• Print on demand changes the need for large print runs. Print-on-demand also means that older titles that might have gone out of print under the 1990s model can in concept remain in print forever.
  • Today, a news event can trigger immediate marketing and sales from the backlist. The emphasis here is on backlist. Such sales undercut the sales of new releases.

Let me add a few of my own thoughts:

  • Bookclubs – remember the book of the month club? – are much less significant than in the past.
  • Between the 1990s and now, several book chains and many small bookstores have disappeared.
  • With the proliferation of cheap books, either through services like BookBub or self-published authors or tools like Amazon Prime, libraries do not have the prominence with readers that they did in the past.
  • Big Box stores sell books at discounted prices. They are one distribution channel Amazon uses to sell print copies of their authors.
  • Through its own pricing strategies, Amazon is training readers to expect cheap books.

According to Mike Shatzkin, all of this means that the notion of ‘general trade publishing’ is almost an anachronism.

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M.K. Tod writes historical fiction. Her latest novel, TIME AND REGRET was published by Lake Union. Mary’s other novels, LIES TOLD IN SILENCE and UNRAVELLED are available from AmazonNookKoboGoogle Play and iTunes. She can be contacted on FacebookTwitter and Goodreads or on her website www.mktod.com.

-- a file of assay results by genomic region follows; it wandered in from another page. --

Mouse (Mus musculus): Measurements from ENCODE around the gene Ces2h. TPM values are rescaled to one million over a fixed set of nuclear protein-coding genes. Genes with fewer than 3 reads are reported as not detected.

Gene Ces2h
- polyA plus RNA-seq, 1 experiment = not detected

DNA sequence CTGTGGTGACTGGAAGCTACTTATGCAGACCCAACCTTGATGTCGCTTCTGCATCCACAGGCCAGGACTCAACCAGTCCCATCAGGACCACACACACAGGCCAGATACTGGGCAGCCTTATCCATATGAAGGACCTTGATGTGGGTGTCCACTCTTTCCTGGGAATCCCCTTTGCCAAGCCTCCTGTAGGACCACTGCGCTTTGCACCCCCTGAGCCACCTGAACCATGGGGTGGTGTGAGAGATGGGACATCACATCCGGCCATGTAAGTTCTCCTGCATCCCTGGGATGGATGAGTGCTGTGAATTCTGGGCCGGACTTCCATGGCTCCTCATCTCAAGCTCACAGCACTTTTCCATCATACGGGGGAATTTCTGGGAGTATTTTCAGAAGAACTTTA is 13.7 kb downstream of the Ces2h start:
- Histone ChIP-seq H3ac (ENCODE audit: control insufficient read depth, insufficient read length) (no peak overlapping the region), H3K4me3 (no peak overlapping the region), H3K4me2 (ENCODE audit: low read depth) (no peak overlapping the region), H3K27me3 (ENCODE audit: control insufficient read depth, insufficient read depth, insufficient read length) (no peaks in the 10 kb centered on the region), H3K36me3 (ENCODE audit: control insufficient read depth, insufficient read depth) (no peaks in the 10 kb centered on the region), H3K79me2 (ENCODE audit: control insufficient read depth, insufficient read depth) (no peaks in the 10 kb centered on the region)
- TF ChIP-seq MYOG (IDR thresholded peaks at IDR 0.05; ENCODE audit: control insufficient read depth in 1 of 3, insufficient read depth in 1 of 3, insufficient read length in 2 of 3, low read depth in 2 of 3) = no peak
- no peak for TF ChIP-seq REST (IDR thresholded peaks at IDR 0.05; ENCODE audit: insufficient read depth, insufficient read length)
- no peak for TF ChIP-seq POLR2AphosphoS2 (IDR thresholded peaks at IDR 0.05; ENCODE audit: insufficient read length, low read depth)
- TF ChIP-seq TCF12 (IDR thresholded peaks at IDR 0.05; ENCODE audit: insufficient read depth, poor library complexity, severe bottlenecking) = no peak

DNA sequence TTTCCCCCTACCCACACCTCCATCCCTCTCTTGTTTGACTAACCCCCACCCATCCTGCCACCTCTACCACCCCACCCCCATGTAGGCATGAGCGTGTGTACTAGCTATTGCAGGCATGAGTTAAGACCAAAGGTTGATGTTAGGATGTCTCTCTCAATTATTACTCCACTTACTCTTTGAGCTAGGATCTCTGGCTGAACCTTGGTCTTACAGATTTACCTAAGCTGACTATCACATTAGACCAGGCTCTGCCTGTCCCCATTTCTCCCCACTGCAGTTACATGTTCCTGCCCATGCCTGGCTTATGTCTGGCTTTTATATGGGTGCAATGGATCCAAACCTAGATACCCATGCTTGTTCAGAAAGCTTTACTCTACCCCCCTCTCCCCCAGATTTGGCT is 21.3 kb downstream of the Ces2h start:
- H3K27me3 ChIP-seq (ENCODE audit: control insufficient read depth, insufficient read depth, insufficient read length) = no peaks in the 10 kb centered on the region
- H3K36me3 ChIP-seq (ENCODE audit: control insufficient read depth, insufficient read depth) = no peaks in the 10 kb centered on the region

When You Don’t Quite Fit #HNS2019

Alison Stuart, author of historical romance and the soon-to-release historical mystery, Singapore Sapphire, and three other authors—Lauren Willig, Deanna Raybourn, and Leanna Hieber—discussed the notion of carving out your niche in a crowded market. It was a lively session with lots of laughter.

Publishers and retailers love labels; but what do you do when what you write doesn’t fit neatly on the shelf …

Lauren Willig refers to her novels as “genre stew”, a combination of historical chick lit, historical fiction, and women’s fiction. Deanna Raybourn used the phrase “magpies of the writers world” to describe her novels which are Victorian, romance, mysteries. And Leanna Hieber has coined a new phrase for her novels—gaslight fantasy—to describe their blend of historical fantasy, mystery, and gothic.

The group shared stories about their obstacles to publishing. Deanna said that she originally “didn’t know what she wanted to write” and stumbled around for years trying to fit until her agent told her to spend a year reading rather than writing. What she discovered during that time was that the stories she loved to read all included mysteries, had women in the lead role, and featured romance. Two years later, she sold a series of six books in one deal, her Julia Grey series.